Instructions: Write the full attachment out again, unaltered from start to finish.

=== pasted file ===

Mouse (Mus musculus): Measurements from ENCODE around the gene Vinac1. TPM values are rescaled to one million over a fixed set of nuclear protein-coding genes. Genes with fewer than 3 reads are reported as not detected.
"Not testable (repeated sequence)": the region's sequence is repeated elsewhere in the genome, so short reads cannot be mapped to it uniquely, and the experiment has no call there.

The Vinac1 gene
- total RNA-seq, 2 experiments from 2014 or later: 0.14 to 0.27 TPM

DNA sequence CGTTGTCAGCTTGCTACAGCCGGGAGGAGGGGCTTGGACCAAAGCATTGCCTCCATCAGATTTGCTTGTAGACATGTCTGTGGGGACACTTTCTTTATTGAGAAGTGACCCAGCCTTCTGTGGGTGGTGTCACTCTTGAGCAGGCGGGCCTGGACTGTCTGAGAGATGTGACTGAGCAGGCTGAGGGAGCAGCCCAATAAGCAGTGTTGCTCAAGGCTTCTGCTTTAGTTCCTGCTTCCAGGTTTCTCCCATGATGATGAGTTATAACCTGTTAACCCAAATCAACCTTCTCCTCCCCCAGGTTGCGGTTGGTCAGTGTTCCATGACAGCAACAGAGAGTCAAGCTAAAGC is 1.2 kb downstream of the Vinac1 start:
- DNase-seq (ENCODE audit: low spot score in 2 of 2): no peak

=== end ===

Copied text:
Mouse (Mus musculus): Measurements from ENCODE around the gene Vinac1. TPM values are rescaled to one million over a fixed set of nuclear protein-coding genes. Genes with fewer than 3 reads are reported as not detected.
"Not testable (repeated sequence)": the region's sequence is repeated elsewhere in the genome, so short reads cannot be mapped to it uniquely, and the experiment has no call there.

The Vinac1 gene
- total RNA-seq, 2 experiments from 2014 or later: 0.14 to 0.27 TPM

DNA sequence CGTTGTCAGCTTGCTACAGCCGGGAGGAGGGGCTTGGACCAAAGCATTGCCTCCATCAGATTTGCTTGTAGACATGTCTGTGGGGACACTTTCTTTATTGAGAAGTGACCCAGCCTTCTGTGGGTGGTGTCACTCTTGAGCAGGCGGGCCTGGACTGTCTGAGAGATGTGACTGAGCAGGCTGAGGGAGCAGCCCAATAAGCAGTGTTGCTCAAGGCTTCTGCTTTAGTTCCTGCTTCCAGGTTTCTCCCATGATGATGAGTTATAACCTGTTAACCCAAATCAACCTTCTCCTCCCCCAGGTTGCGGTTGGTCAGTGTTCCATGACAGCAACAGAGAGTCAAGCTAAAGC is 1.2 kb downstream of the Vinac1 start:
- DNase-seq (ENCODE audit: low spot score in 2 of 2): no peak